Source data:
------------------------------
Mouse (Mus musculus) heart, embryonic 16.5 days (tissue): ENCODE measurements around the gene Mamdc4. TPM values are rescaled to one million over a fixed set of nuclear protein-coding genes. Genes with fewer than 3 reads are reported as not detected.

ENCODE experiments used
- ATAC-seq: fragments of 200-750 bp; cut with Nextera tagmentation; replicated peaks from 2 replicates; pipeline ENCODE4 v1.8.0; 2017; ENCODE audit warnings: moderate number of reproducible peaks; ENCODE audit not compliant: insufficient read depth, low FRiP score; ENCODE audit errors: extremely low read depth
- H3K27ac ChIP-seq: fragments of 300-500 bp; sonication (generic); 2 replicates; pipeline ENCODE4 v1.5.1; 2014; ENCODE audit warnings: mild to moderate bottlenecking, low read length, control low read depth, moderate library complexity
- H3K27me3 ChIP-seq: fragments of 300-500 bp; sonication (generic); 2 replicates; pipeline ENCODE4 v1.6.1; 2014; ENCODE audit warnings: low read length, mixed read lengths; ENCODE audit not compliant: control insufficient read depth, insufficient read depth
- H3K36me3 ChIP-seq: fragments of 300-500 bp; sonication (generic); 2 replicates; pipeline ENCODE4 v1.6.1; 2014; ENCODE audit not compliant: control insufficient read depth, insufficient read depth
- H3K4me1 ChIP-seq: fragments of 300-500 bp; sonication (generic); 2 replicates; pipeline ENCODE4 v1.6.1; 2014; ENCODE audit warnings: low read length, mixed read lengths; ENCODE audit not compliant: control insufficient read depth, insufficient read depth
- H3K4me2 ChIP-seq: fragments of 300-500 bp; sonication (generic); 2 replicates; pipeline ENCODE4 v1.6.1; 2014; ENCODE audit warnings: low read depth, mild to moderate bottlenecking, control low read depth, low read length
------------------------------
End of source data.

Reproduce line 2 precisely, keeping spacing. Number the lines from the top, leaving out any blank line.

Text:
ENCODE experiments used